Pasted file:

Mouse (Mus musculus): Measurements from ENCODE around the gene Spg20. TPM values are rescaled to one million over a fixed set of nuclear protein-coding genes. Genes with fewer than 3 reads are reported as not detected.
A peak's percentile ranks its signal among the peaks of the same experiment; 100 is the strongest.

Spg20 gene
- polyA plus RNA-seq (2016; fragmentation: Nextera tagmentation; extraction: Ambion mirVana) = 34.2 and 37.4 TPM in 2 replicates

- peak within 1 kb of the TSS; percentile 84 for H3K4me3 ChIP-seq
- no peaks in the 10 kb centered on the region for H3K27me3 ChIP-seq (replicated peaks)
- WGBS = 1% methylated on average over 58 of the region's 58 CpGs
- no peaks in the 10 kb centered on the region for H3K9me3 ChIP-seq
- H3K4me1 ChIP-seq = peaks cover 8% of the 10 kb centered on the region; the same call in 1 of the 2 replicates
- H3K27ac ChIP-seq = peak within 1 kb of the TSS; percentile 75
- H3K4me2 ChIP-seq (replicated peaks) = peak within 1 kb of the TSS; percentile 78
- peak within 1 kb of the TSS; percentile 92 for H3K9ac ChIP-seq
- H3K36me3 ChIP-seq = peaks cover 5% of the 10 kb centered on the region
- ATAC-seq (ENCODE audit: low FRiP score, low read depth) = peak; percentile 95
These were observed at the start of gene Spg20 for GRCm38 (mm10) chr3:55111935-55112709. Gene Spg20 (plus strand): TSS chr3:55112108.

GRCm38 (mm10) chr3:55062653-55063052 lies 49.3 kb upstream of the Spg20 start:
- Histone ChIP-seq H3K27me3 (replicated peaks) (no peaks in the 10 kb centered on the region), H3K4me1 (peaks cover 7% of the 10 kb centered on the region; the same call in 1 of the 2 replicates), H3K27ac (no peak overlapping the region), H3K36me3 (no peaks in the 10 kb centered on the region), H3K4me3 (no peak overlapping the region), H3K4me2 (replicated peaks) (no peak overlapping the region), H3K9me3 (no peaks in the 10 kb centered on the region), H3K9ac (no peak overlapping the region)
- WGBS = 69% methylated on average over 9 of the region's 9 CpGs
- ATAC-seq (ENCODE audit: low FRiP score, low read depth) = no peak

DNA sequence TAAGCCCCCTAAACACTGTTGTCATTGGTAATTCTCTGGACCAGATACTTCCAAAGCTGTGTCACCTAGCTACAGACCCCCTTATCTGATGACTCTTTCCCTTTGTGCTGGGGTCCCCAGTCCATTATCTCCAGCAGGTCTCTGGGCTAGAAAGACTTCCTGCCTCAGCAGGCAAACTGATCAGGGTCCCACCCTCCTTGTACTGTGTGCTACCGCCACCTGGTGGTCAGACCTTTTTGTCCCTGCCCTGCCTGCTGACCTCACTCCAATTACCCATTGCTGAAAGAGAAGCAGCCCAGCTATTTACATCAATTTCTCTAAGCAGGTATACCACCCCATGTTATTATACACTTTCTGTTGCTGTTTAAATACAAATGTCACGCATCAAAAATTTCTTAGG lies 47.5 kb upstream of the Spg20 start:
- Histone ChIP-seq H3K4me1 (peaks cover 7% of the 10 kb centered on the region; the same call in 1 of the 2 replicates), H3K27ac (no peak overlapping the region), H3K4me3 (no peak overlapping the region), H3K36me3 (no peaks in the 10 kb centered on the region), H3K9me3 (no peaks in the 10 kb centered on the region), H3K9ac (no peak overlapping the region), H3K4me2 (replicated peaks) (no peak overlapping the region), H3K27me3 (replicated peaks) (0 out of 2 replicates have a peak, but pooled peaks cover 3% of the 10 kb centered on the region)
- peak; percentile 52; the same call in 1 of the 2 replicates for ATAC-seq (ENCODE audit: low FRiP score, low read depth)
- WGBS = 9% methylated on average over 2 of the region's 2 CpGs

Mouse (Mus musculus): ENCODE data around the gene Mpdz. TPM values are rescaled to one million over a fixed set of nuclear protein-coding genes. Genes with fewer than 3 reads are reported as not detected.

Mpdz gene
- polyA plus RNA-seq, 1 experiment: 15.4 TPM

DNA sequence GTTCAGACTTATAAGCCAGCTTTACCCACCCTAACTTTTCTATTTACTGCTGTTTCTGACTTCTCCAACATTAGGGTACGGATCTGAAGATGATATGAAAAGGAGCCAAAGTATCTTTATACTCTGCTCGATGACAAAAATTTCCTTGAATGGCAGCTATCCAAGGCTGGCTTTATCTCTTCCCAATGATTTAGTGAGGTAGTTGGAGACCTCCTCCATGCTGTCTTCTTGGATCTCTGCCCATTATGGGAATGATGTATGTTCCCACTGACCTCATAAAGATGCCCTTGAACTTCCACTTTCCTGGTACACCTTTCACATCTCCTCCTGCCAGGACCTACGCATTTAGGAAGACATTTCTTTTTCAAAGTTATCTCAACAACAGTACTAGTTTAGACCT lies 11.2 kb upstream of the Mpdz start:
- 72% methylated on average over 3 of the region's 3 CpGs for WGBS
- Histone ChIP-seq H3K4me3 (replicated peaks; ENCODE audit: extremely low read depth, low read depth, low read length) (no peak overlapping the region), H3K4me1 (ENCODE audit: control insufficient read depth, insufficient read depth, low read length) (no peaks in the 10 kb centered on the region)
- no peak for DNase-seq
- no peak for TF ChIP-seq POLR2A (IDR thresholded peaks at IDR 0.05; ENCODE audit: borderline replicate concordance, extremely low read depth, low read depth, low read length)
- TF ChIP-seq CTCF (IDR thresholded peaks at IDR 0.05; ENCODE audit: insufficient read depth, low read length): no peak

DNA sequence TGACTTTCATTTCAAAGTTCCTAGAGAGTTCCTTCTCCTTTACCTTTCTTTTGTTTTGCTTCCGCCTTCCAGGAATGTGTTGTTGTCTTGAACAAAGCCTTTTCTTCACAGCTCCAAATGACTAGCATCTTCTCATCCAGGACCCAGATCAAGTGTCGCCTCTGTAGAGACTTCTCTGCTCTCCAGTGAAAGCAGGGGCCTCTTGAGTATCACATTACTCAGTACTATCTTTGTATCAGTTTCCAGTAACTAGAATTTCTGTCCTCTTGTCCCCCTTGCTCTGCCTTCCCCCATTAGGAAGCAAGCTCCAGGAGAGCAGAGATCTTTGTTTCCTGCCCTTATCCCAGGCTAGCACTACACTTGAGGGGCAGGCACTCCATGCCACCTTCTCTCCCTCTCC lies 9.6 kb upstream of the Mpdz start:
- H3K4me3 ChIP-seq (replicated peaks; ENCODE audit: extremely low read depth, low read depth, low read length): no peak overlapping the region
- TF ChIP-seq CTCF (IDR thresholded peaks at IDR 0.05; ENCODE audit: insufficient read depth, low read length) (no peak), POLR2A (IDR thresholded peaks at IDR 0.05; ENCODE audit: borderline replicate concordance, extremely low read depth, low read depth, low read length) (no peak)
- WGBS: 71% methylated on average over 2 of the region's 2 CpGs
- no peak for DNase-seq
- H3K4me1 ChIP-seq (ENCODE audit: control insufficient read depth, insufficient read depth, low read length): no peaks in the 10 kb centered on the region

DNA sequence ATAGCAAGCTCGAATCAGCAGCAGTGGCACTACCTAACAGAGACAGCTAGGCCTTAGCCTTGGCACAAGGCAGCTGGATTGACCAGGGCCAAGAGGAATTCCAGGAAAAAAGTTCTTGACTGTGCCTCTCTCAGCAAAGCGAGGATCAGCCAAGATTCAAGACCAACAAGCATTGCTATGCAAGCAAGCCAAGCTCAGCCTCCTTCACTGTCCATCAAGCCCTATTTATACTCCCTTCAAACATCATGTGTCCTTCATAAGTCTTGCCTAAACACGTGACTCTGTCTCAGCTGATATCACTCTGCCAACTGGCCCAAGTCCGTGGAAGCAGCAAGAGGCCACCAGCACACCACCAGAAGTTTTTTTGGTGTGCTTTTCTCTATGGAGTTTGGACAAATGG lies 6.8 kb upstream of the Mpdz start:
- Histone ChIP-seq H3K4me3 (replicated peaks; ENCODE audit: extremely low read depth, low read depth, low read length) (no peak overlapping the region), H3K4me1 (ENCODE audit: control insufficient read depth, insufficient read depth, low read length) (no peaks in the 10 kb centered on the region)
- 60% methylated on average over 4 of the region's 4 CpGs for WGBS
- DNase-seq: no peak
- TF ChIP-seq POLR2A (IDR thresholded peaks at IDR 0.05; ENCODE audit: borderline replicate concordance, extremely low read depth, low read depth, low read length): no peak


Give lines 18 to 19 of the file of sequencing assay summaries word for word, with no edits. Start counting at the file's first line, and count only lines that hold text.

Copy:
- WGBS = 69% methylated on average over 9 of the region's 9 CpGs
- ATAC-seq (ENCODE audit: low FRiP score, low read depth) = no peak